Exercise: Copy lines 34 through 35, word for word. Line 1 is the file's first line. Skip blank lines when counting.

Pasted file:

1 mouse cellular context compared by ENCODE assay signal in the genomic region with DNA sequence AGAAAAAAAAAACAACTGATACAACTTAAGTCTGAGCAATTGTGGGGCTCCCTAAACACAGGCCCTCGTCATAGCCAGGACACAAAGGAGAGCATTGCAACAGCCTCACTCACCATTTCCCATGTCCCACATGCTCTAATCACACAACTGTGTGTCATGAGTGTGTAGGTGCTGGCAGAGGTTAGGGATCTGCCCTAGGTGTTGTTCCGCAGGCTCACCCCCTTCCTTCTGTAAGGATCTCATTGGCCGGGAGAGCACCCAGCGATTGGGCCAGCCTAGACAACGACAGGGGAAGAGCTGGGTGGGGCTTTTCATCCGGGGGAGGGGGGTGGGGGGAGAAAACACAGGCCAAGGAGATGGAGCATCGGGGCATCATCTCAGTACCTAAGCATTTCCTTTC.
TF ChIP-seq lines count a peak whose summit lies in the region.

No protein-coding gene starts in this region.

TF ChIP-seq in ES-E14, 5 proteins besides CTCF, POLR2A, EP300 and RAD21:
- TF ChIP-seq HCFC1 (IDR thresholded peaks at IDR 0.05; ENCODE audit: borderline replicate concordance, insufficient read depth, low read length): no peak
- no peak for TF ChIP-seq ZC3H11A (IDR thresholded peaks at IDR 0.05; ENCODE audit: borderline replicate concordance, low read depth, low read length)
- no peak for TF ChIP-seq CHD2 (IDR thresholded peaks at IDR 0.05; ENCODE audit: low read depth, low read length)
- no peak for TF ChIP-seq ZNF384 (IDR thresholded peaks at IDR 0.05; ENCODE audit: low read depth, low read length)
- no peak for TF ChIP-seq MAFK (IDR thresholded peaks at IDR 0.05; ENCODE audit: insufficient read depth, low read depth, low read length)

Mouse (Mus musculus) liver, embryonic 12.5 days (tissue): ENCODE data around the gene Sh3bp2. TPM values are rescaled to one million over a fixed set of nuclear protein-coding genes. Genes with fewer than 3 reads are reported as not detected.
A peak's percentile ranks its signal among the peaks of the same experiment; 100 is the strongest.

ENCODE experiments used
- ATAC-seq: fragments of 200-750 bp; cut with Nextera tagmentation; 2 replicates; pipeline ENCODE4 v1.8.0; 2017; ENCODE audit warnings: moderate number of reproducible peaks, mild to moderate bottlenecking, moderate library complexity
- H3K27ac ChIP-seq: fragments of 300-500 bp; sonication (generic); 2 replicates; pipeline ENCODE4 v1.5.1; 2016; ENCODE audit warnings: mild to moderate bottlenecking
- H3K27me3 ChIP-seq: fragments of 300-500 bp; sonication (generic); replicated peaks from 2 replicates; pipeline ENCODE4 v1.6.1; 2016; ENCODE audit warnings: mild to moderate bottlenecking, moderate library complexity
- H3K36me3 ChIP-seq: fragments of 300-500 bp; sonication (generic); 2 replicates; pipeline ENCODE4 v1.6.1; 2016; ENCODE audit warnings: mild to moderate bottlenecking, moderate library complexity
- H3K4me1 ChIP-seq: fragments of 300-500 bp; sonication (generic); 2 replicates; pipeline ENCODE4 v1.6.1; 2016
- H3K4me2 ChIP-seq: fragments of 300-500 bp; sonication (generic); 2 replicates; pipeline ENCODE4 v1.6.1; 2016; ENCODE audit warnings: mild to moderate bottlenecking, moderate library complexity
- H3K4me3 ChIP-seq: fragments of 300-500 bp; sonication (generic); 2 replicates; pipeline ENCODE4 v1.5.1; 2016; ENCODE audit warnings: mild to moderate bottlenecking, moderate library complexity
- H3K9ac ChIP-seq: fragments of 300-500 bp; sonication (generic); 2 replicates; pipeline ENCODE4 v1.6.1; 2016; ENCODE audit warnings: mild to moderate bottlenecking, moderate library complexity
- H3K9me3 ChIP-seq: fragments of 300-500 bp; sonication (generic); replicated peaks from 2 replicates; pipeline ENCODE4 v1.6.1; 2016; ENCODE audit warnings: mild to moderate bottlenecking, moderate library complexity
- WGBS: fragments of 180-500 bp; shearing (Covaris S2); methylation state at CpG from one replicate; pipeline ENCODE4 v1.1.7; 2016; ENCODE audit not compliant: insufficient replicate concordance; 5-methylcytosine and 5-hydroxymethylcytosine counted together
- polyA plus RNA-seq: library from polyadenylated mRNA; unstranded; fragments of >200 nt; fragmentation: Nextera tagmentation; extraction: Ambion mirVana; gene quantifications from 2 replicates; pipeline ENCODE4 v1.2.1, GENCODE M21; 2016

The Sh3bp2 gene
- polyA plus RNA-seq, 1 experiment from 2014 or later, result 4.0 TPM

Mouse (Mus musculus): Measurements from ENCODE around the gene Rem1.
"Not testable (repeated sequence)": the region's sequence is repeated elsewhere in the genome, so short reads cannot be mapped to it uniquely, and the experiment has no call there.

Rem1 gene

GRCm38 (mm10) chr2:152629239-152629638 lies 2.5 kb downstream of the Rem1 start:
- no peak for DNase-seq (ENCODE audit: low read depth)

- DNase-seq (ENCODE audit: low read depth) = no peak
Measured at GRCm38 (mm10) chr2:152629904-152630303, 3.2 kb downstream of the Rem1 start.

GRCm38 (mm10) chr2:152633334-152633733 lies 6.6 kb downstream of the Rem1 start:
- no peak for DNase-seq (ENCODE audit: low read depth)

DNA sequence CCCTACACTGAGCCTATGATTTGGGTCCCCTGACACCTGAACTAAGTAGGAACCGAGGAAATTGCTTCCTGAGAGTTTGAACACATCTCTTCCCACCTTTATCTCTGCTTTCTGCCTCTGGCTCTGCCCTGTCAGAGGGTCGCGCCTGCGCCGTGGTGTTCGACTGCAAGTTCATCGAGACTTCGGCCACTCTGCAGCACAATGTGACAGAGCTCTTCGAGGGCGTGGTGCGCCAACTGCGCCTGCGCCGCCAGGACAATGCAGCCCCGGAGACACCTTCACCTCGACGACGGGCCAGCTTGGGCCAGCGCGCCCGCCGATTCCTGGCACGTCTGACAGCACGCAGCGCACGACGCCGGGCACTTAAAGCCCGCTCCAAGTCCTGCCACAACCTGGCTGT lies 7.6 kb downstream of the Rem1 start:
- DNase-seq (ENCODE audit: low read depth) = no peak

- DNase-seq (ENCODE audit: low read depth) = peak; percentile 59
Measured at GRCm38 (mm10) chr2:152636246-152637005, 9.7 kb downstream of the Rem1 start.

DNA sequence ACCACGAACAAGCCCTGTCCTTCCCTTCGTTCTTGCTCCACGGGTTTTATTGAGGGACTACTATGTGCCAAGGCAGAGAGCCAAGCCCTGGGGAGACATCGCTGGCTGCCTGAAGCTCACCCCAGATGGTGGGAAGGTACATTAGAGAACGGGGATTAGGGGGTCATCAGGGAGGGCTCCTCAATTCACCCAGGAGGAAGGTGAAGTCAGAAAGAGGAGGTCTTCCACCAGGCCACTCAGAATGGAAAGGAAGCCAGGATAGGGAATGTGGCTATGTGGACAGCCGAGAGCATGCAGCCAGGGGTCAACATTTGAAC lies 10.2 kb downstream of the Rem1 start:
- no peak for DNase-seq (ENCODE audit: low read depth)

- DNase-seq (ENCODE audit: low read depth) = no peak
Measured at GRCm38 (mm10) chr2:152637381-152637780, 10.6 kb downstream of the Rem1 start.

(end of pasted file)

- no peak for DNase-seq (ENCODE audit: low read depth)

DNA sequence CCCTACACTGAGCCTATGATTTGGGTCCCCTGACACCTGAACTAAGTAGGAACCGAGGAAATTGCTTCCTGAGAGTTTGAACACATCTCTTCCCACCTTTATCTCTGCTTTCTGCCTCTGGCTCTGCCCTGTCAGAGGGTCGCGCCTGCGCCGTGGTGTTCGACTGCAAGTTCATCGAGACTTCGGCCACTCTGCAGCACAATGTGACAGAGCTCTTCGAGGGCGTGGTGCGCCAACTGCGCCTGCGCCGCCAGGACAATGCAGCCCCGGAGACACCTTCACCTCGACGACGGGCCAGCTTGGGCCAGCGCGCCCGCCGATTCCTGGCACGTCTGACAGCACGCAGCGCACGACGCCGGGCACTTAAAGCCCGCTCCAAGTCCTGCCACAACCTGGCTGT lies 7.6 kb downstream of the Rem1 start: